With an empty bladder, I toured some attractions solo. I topped off my short visit to Zadar with a small breakfast of eggs and juice. The food was more than okay and the fresh-squeezed juice was the highlight, but the service was quite poor. Servers’ attitudes in Croatia, particularly in the big tourist spots, are more often than not very unwelcoming and off-putting. That being said, I did enjoy the beauty of the town.
I Ubered back to the bus station to wait for my bus.
As the bus departure time approached, I became a bit nervous if the bus would arrive on time. A bus from the same bus line arrived at the terminal. I waited to ask the drivers for some information and to confirm whether or not it was the correct bus. I was promptly served an attitude.
I did finally find my bus; at the opposite end of the station and not at all marked correctly. Thankfully, these guys were a lot less rude and confirmed it was the right bus. Thank God I asked, otherwise it would’ve been another delay.
All in all, this whole commute was spent desperately looking for bathrooms and spare change, and having to deal with lots of bad attitudes. Ugh.
Traveling lessons learned:
- Always carry spare change. Keep the small Kuna (1, 2 and 5) in a travel piggy bank. You’re going to need them in Croatia, whether it be at the grocery store, caffe or bathroom.
- Give yourself plenty of time wiggle room. I know so many people who try to fit a month-long European vacation with multiple country stops into two weeks or less. I’m shocked. Not only do you not get to savor the real beauty of these places, you can’t appreciate them. You’re spending most of your time in transit. Worse, if you are always traveling on a tight schedule with close connections, missing one can cause a major domino effect that could ruin that hard earned vacation time. I knew the ferry could get canceled, but there was thankfully a viable alternative for me, can’t say the same for all the others. Once I had the new ferry, I booked my bus travel hours after my ferry arrival. Shit happens. Stay clean.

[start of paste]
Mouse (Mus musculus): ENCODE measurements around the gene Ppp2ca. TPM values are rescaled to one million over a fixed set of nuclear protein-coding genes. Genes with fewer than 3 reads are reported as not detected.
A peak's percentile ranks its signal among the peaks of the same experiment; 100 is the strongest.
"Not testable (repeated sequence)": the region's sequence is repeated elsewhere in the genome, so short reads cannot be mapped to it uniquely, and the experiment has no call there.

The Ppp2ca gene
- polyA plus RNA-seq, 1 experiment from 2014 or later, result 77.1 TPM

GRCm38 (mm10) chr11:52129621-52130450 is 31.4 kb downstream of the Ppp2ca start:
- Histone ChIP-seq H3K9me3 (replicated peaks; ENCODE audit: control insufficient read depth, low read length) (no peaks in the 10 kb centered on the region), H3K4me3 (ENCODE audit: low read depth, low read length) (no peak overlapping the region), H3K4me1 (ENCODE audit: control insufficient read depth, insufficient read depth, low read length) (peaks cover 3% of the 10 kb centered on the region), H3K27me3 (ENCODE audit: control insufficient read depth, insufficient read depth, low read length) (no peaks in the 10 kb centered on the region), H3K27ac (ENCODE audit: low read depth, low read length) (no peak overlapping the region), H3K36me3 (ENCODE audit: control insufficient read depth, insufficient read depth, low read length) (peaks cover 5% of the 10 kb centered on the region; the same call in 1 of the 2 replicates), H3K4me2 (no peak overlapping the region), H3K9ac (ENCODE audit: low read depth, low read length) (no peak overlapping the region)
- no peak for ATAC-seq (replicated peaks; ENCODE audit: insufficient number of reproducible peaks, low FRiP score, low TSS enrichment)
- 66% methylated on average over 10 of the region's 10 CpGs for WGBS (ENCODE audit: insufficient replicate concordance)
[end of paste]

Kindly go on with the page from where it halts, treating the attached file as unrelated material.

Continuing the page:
- Be friendly and learn some of the language. I know you’ve probably heard or read it before, I know I have, making attempts to learn a few phrases in the native language of the country you’re in is very often appreciated. In my experience here in Croatia and in France, people always seem either kindly amused, curious, friendlier and more open when I try to speak their language. It doesn’t work with everyone, but some of my best human connections during that trip were with friendly locals who got a kick out of me speaking Croatian. Oh, and about rude people, I find it best to ignore them, although I found it hard to follow my own advice. I try to say to myself: “Maybe, they’re having a bad day.”
- Talk to your (Uber) drivers. I can’t speak for some of the taxi drivers in Zadar specifically, of whom I was warned were a bit aggressive and to ignore them, but, most of my Uber drivers of late are quite nice and chatty. I like picking their brains and finding out the best spots to eat, the best beaches, the best wines and where to get homemade Croatian olive oil. These (mostly) local guys know their stuff. Worth a conversation.
- Finally, don’t assume! Ask questions even if you think they’re stupid. The last thing you want is to find yourself in a travel pickle all because you didn’t take the time to ask and confirm.
The takeaway from this post should be that there’s always lessons to be learned from every experience. Sometimes, you have to learn those lessons the hard way. The benefit of my not so little detour was that I got to visit a new town: Zadar. That was totally unexpected. So this is me, a bit calmer from my rant to tell you, try and look at the bright side.
Now here are some pictures from Zadar. Enjoy. 🙂